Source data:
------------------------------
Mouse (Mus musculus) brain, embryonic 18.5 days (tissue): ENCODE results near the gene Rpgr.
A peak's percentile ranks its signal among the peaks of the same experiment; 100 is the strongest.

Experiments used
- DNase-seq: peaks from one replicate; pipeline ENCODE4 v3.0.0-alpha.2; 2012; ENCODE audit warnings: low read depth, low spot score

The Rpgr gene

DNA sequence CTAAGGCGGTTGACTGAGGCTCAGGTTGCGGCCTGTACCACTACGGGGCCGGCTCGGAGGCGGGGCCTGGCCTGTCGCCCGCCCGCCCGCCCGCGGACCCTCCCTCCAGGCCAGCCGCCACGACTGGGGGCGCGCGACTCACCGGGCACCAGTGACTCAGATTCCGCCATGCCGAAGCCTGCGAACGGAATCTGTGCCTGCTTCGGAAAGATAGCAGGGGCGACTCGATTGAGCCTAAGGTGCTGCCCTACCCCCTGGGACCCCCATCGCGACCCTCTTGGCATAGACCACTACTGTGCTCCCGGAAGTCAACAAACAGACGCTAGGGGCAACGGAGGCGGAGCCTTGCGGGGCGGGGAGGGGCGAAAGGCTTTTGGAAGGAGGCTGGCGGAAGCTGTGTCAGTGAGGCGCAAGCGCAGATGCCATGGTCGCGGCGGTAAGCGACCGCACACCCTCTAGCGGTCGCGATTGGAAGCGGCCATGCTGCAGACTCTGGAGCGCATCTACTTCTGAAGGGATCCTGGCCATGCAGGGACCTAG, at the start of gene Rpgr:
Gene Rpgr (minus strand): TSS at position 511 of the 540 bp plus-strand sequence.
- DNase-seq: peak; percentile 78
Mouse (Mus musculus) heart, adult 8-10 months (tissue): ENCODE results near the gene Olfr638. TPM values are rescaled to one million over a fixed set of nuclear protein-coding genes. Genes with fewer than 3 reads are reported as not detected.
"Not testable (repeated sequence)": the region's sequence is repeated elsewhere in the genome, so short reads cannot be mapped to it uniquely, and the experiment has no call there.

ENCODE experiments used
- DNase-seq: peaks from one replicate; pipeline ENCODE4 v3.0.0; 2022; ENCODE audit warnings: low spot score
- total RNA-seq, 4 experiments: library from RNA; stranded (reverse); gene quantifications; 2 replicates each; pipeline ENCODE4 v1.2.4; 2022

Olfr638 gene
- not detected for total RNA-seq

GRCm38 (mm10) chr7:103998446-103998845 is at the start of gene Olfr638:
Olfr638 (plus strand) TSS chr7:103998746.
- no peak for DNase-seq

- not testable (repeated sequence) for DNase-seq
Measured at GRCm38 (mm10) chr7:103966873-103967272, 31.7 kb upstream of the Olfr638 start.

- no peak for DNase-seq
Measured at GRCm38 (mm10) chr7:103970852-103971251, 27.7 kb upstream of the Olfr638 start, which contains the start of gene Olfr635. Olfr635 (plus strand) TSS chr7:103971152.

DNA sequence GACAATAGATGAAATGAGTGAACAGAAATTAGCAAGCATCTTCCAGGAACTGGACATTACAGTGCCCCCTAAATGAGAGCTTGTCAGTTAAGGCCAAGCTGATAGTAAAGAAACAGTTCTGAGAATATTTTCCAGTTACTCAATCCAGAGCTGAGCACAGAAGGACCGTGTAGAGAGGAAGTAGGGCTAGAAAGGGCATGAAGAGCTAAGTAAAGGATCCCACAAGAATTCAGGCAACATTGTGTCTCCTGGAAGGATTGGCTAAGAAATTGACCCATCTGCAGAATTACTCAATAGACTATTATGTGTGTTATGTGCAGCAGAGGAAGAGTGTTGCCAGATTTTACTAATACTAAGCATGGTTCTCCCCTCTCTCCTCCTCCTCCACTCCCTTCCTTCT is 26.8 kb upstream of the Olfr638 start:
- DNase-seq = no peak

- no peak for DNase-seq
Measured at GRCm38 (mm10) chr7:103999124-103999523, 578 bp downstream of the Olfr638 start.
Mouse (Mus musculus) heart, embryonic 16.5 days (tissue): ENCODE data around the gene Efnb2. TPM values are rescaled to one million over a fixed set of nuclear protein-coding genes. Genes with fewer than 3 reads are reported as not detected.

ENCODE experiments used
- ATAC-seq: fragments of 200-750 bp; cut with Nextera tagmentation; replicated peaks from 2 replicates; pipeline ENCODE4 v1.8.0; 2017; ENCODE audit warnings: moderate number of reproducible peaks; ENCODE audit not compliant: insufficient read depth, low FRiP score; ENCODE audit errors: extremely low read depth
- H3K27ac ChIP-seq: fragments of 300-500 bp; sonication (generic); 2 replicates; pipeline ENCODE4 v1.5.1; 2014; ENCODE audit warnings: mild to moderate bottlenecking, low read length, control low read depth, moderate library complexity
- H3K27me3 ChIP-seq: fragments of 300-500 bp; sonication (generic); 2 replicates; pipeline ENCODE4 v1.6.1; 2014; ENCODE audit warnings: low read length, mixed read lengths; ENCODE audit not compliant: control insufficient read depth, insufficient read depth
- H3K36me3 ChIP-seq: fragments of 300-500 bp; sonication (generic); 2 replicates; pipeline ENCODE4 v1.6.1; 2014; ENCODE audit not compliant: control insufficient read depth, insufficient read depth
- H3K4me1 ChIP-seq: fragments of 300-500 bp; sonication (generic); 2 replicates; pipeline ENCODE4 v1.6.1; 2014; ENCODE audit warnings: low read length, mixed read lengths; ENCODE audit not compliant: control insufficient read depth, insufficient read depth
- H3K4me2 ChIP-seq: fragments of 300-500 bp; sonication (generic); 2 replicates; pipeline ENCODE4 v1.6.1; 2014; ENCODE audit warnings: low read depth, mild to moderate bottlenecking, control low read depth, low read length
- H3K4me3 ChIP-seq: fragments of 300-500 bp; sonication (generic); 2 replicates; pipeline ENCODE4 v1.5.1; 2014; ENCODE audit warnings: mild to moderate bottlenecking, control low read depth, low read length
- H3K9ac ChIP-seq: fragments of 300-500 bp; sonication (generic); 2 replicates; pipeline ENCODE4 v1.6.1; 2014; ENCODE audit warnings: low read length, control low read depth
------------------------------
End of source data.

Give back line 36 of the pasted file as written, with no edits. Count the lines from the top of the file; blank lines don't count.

- H3K9ac ChIP-seq: fragments of 300-500 bp; sonication (generic); 2 replicates; pipeline ENCODE4 v1.6.1; 2014; ENCODE audit warnings: low read length, control low read depth